13 January 2007

Revisiting the Weasel Experiment

Richard Dawkins' interesting computer simulation of natural selection with random variation demonstrates a startling ability that, "at first exposure, is every bit as counterintuitive as quantum mechanics." [Scott Maxwell]. It has been criticized by intelligent design folks on grounds that: 1. the answer is known ahead of time so of course it gets the right answer, and 2. unrealistic mutation probabilities are used in the demonstration, and 3. random variation will cause more damage than improvement, resulting in catastrophic results. Objection 1. is that of someone who simply will not trust the experimenter, but can be addressed by defining a "fitness function" that turns the goal into an objective optimization problem. Objection 2 can easily be adjusted. Objection 3. reflects some subtleties that are too often glossed over by evolutionists, including Dawkins. This post is to show that the Dawkins demo has been put online, and that updates have been made to the demo that allow it to be much more closely analogous to real natural selection. In addition I'll point to some other software that gets even more realistic, evolving 2D graphics in a method that observes a distinction between genotype (algorithmic data) and phenotype (translation to graphical products).

First, here is the original Dawkins weasel experiment, except that you can substitute whatever string of data you would like as the target and then watch the process converge on the answer, typically in less than 100 "generations." It's too bad one could not continuously update the target string and watch the selection process demonstrate adaptation, as it dynamically tracks the changing conditions. Ah well, that will come in time.

But here is a better version of the weasel program, especially in the sense that you can download the source code and play with it yourself, or just read it to see what is going on. This one reveals a subtle point that is the source of creationist misunderstandings of this program. The figure shows that quite a large population of "critters" is generated in the process of selecting for the target output string. This is essential because many "bad" mutations occur that are deselected. This isn't stated clearly in Dawkins' original description or the instance described above. It is something that the ID folks believe to make a solution impossible, but clearly it does not do that, though it does require more deselection than is obvious from reading Dawkins or the previous online program.

Next is the much more realistic case where we have a specified population of random strings that are being randomly altered at a specified rate. Moreover, pairs of the strings are sexually mated to produce offspring strings in each generation, as random mutation proceeds. Several selection options can be exercised, as well as several options for the sexual merger. The mutation rate and population rate can be varied as much as one likes, slowing the process to a crawl if desired. So much for objection 2. Again, it would be nice if the target string could be varied as the process proceeds, so we could watch adaptation to new guidance being reflected in the results.

Finally, we have a more complex but visually appealing piece of software that implements a more realistic simulation in which a genotype is set up consisting of parameters controlling diverse graphics primitives and techniques. Each genotype translates to a phenotype as a 2D graphic panel. The user can then exert intelligent selection by either asexually or sexually breeding new generations of graphics, manipulating the graphical products toward whatever s/he may choose. Warning: this gets considerably more involved, though this program insulates one from the details so that everything is accomplished by point and click selection and no actual graphical engineering is required.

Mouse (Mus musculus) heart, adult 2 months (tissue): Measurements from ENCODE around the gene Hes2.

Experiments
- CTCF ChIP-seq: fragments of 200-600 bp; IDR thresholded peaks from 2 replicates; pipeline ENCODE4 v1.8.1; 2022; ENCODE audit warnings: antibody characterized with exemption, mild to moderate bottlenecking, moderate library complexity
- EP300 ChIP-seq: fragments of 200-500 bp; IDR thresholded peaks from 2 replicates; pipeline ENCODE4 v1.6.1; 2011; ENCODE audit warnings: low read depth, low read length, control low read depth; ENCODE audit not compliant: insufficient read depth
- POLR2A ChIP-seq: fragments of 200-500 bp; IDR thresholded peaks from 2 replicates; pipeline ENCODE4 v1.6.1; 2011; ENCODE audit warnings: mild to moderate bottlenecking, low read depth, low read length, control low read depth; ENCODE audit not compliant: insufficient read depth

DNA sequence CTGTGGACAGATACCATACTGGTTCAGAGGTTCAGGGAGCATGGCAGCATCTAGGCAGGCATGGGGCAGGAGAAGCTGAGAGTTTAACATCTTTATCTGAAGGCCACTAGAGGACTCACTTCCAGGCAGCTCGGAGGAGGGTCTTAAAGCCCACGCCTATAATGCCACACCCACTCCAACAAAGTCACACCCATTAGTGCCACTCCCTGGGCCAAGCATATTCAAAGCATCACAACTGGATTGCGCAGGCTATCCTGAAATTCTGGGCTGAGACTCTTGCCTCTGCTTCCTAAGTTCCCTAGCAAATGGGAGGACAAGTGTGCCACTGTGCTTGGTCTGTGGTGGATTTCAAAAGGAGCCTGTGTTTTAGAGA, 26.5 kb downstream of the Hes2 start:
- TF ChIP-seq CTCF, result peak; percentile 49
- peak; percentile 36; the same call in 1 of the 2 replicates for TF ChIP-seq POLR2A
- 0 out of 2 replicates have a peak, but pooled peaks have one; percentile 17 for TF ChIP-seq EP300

So there we have it in gradually more complex forms; a compelling demonstration of the power of selection with random variation, as a way of exploring multi-parameter design spaces and searching for optimal solutions of whatever problem is chosen, whether it be the matching of a particular string of characters, or the creation of a desired graphical image. So much for objection 3.

Does anyone know of simulation programs like these designed to illustrate the criticisms of natural selection that have been made by the intelligent design community? I would like to see what kinds of demonstration can be made of the failure of natural selection to function as advertised. If so, please point to them in the comments and I will compare them with the above cases.

Further Reading:
More than you ever wanted to know can be found in the Creationism Asserted and Creationism Rebutted links in the sidebar. However for a really definitive look at the matters discussed here, TalkOrigins can't be beat.

2 comments:

Anonymous said...

The problem with 'experiments' of this type is that you haven't thought the process through. Darwinian evolution by it's very definition, cannot have a target. So, put a blank field in your experiment as a target and see how long it takes you to get to weasel.

It'll NEVER happen.

Tom Moore said...

This doesn't really address your point, but the NS program converges just fine on a string of 30 spaces. ;=)

Of course you mean that there can be no target in nature, but I think you really mean that no one knows the target in advance.

The target doesn't need to be known in advance, as long as the selections are made. The party making the selections knows the target, and we can infer it approximately from where we are after 5 B years of selection. You can see all that in the experiments.

Now the question is whether an experiment can be constructed that realizes and demonstrates the ID objections to natural selection. If the claims are true, this should be possible.